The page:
Now take a quick look at In spite of the fact that this class contains a main() method, it does not represent an application, at least not in the same sense as most of the demos you have encountered up to this point. Instead, the class Charge serves as a blueprint for creating software objects that model real-world entities (in this case, electric charges). In this respect, Charge plays a role similar to the role that java.awt.Color plays in color-oriented graphics applications.

    In contrast, Potential represents a client application that creates Charge objects and displays them using color plots. To keep things simple, it requires that all the charges lie in a plane (no 3D graphics here). You should now take a moment to look over the source code in Potential. Note in particular that it expects the standard input stream to provide the number of charges it must display, followed by the x-y coordinates and magnitude of each charge.

    In this lab you will not be asked to define or even modify object-oriented classes like Charge, but you will need to understand how a client application like Potential can create and use Charge objects. This amounts to learning the so-called API (Applications Programming Interface) for the Charge class.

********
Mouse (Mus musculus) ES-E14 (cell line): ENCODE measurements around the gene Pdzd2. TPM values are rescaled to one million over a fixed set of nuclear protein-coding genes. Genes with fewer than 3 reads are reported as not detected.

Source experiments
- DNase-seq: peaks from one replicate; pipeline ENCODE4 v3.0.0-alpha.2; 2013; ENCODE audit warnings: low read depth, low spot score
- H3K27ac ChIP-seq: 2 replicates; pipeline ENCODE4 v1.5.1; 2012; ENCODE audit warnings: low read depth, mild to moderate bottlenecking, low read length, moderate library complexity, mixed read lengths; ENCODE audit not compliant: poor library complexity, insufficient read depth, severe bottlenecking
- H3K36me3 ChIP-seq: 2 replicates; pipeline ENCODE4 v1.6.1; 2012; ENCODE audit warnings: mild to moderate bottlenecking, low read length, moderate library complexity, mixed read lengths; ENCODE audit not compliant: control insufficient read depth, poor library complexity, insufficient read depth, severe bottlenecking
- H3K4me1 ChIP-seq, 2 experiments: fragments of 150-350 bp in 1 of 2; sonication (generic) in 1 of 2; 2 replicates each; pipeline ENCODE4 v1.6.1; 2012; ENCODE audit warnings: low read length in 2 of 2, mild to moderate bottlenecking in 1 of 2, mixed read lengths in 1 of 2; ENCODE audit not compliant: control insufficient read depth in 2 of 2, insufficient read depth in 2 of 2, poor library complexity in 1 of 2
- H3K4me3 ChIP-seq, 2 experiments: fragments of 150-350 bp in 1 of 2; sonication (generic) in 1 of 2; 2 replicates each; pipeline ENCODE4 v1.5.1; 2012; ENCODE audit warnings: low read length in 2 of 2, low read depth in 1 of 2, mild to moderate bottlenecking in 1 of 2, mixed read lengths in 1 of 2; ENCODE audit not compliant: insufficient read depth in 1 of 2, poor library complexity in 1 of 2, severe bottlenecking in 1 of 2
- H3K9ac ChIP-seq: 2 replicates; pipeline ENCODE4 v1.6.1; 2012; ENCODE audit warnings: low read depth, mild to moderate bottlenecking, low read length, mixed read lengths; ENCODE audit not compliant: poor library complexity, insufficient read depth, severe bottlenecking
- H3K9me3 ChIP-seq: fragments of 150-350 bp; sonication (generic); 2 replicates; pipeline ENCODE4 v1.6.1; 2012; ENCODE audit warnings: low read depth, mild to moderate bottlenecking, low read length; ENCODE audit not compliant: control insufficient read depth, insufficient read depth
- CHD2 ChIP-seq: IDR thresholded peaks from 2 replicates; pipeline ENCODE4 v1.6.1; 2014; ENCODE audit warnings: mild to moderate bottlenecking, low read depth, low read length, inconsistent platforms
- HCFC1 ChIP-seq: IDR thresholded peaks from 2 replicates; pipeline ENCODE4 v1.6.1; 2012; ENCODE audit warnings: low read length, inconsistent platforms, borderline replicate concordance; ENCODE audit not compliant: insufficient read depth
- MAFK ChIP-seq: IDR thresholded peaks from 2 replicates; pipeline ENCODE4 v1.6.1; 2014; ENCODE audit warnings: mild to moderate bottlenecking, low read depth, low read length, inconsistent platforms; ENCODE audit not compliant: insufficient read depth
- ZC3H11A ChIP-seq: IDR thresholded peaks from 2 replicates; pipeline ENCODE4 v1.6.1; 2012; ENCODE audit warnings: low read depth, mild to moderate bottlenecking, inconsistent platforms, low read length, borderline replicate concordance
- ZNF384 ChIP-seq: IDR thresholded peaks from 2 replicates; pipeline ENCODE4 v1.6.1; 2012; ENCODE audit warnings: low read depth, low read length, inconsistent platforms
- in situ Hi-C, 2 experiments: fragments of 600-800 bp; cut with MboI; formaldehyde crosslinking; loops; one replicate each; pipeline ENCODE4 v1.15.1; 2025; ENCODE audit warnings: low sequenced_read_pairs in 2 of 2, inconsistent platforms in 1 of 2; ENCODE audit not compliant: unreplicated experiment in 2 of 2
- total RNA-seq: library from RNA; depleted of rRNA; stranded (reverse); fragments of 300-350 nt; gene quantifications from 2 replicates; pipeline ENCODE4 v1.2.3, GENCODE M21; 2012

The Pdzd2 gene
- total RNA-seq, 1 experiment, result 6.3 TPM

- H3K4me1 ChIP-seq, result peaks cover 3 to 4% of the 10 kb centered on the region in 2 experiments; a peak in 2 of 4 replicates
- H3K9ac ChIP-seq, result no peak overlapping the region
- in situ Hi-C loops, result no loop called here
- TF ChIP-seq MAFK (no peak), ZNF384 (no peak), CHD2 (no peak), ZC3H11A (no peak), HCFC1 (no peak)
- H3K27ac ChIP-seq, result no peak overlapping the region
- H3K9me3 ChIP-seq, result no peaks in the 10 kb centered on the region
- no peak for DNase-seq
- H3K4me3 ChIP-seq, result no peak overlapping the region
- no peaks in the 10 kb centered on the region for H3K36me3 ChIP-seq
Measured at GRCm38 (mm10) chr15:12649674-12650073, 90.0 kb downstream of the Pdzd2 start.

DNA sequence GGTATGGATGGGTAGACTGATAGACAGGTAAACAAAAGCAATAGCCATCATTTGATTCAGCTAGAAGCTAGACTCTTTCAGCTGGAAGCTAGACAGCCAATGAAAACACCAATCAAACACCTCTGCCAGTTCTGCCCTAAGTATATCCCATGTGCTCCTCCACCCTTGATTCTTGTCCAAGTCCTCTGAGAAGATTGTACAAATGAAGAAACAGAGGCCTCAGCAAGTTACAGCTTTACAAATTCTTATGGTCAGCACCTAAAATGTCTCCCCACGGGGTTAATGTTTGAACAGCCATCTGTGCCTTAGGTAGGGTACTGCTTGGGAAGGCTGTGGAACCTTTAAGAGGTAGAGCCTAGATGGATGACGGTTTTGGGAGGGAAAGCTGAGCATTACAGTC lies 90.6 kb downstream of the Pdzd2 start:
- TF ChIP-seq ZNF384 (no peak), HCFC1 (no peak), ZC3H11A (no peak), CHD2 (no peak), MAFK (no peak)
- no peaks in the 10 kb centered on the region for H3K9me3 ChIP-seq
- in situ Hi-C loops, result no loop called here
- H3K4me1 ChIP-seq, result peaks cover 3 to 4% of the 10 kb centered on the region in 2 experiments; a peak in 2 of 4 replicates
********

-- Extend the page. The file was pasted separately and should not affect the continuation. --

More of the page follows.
To start things off, build Lab11 again. Then create a new subfolder of Lab11 named data. Create a new, empty (text) file within data named "charges.txt", and initially copy the following lines into it:

    0.3 0.5 10.0
    0.7 0.5 10.0
    When Potential reads this file it will create two charges, whose x-y coordinates are (0.3, 0.5) and (0.7, 0.5) respectively, where each charge has magnitude 10.0. In case you care, these numbers are all in standard MKS units. But of course you don't need to care, at least not for the purposes of this lab.

    Now run Potential from the terminal window, redirecting its standard input stream to charges.txt. Once you see what the display looks like for the values shown above, try changing the sign of the first charge (replace 10.0 by -10.0). Incidentally, this configuration of two opposite charges is known as an electric dipole. Then of course, please feel free to add more charges at various locations in the unit square, with varying charge magnitudes.

    Your experimentation should not be confined just to the input data. If you go back to the source code for Potential, you should easily find that the author has actually included more than one possible way of defining the color at each (x,y) point. Only one choice is used, while the others have been commented out. Using a fixed data file, you should now try each of the other color plotting choices in turn (but remember that you will have to rebuild Lab11 after each change).

    To complete the formalities, show your favorite results to your lab instructor.

What To Submit

When your project is complete and working correctly, demonstrate it to your lab instructor. Then, before you exit NetBeans, clean your Lab11 project. Finally, before you logout, switch back to your terminal and set your default directory back to csci/273.002/labs. Then create a JAR file of your Lab11 project folder, using the command

jar cf Lab11Project.jar Lab11
Please leave both your Lab11 project folder and Lab11Project.jar in your csci/273.002/labs directory for the remainder of the semester.